Blood processing

After 10 weeks of feeding, animals, fasted for 16 hours, were killed under anaesthesia, blood was collected in the presence of sodium heparin from the heart immediately. Blood samples were centrifuged at 1500 g for 10 min at 4°C and the plasma was stored at −80°C until analysis.

Plasma lipids analysis

The plasma triglyeride (TG), total cholesterol (TC), low-density lipoprotein cholesterol (LDL-C) and high-density lipoprotein cholesterol (HDL-C) levels were measured using commercial enzymatic kits (Zhongsheng Beikong Biotech Company, China).

Assay of liver antioxidant capacity and lipid peroxidation

Superoxide dismutases (SOD) activity was measured according to the method of Kono[20]. Catalase (CAT) activity was estimated basing on the method of Goth[21]. Glutathione peroxidase (GPx) activity was measured by the method of Sazuka[22]. The glutathione (GSH) content was determined by the method of Moron[23]. The total antioxidant capability (T-AOC) was assayed with commercial kits (Nanjing Jiancheng Bioengineering Institute, China). Thiobarbituric acid reactive substances (TBARS) level was estimated by the method of Buege[24]. The detection procedure of these enzymes activities has been described in detail in our previous report[25].

Assay of protein concentration

The protein concentration was determined by the method of Lowry[26] with bovine serum albumin as the standard.

Assay of plasma inflammatory markers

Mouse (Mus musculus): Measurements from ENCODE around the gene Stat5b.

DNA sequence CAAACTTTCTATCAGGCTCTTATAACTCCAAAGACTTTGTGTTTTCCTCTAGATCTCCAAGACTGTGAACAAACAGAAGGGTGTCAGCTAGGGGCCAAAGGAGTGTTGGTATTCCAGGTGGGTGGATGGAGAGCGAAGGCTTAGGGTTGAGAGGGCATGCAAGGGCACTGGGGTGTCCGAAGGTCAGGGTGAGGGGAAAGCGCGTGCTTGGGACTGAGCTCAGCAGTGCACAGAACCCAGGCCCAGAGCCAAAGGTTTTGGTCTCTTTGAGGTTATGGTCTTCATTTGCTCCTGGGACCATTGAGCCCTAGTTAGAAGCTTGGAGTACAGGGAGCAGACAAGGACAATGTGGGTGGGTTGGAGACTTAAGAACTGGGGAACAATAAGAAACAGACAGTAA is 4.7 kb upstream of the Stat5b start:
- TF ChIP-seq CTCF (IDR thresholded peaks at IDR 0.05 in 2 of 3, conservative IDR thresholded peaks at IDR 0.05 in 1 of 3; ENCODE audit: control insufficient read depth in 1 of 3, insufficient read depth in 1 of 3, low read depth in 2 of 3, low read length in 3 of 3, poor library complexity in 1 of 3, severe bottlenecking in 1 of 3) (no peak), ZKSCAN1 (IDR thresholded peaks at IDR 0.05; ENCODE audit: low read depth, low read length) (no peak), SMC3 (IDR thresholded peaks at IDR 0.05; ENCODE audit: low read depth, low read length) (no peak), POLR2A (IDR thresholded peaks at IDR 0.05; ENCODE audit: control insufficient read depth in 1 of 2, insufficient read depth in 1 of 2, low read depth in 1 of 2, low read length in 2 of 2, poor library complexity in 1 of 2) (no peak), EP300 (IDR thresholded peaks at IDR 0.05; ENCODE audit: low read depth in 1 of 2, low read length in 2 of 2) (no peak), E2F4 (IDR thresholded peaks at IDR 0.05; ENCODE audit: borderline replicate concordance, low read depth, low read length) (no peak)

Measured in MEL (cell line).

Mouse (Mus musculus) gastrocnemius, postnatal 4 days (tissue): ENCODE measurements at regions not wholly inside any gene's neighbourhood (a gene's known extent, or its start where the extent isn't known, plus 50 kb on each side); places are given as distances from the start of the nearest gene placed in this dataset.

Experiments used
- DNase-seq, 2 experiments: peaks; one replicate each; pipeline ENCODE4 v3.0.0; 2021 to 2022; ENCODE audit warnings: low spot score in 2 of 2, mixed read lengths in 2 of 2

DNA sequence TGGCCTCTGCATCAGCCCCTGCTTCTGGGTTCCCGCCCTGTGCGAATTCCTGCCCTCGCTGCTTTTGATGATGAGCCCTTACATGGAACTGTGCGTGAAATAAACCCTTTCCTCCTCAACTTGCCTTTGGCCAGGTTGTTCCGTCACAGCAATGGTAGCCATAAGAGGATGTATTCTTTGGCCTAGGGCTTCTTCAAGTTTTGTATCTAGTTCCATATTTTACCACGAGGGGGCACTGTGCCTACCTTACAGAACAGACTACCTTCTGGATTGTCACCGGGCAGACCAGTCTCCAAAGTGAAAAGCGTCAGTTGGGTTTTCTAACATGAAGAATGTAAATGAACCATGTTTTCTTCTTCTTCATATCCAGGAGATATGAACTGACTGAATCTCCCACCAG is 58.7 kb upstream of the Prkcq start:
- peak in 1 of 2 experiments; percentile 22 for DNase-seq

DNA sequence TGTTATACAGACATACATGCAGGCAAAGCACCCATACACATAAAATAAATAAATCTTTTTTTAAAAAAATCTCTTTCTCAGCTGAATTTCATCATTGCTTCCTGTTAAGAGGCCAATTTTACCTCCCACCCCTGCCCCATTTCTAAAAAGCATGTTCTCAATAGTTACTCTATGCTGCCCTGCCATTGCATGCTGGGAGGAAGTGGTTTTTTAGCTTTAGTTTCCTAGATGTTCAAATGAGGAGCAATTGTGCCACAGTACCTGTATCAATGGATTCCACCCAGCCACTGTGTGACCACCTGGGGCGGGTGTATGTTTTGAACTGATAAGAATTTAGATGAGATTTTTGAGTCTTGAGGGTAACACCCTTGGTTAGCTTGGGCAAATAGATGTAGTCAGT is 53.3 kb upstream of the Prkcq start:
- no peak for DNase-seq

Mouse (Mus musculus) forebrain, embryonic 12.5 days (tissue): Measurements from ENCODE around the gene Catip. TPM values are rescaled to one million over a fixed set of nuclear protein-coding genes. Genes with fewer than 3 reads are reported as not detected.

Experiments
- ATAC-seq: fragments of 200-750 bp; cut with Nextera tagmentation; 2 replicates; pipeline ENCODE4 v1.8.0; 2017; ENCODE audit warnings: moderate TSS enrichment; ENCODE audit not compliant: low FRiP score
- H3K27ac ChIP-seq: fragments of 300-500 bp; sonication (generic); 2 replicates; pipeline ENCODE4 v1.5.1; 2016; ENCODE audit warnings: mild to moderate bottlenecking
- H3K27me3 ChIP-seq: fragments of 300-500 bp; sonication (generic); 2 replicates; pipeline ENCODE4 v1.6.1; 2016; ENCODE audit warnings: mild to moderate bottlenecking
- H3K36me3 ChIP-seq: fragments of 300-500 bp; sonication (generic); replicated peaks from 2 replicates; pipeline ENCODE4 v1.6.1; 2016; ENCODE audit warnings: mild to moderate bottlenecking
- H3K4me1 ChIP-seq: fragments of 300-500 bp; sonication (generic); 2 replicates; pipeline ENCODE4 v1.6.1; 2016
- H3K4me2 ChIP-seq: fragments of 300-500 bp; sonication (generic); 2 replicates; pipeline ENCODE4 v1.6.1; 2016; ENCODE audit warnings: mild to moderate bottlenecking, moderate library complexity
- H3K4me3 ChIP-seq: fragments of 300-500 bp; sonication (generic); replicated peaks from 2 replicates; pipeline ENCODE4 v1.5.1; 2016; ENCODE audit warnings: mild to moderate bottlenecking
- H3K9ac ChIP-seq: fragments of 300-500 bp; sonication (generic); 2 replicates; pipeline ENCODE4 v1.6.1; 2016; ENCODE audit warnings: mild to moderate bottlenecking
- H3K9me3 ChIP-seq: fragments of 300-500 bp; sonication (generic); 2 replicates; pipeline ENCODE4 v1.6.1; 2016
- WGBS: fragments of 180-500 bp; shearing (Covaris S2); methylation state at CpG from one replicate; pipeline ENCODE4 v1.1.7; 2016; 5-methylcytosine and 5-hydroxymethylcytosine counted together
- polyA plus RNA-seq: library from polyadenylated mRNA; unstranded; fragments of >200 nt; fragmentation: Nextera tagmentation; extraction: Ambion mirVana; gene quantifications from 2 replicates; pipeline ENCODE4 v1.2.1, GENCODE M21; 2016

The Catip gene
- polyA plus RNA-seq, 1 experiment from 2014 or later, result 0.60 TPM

The C-reactive protein (CRP) and interleukin 6 (IL-6) levels in plasma were measured with the use of commercially available rat CRP ELISA kit (eBioscience San Diego, CA) and rat IL-6 ELISA kit (eBioscience San Diego, CA), respectively. All the procedures and conditions were consistent with the instructions of these kits.

Statistical analyses

Values are presented as mean ± SEM (standard error of the mean). The data were analyzed by one-way ANOVA, followed by the Fisher PLSD post hoc test if the overall differences were significant (p< 0.05). All statistical analyses were performed using SPSS 13.0 statistical software (SPSS Inc., Chicago, IL) and a difference was considered significant when p < 0.05.


Plasma antioxidative capacity and lipid peroxidation

As shown in Figure1, animals in M- and H- FO+LA groups revealed significantly higher plasma antioxidant enzymes SOD, CAT and GPx activities than their counterparts in HFD group. Administration of L-, M- and H- FO+LA for 10 weeks significantly augmented the GSH levels in plasma when compared to rats treated with HFD. As the overall antioxidative capacity, plasma T-AOC in all three FO+LA groups was markedly higher than that in HFD group. Moreover, when plasma TBARS were evaluated as the marker of lipid peroxidation, there were significant decline in the levels of plasma TBARS in all three FO+LA groups when compared with those in HFD group.

Figure 1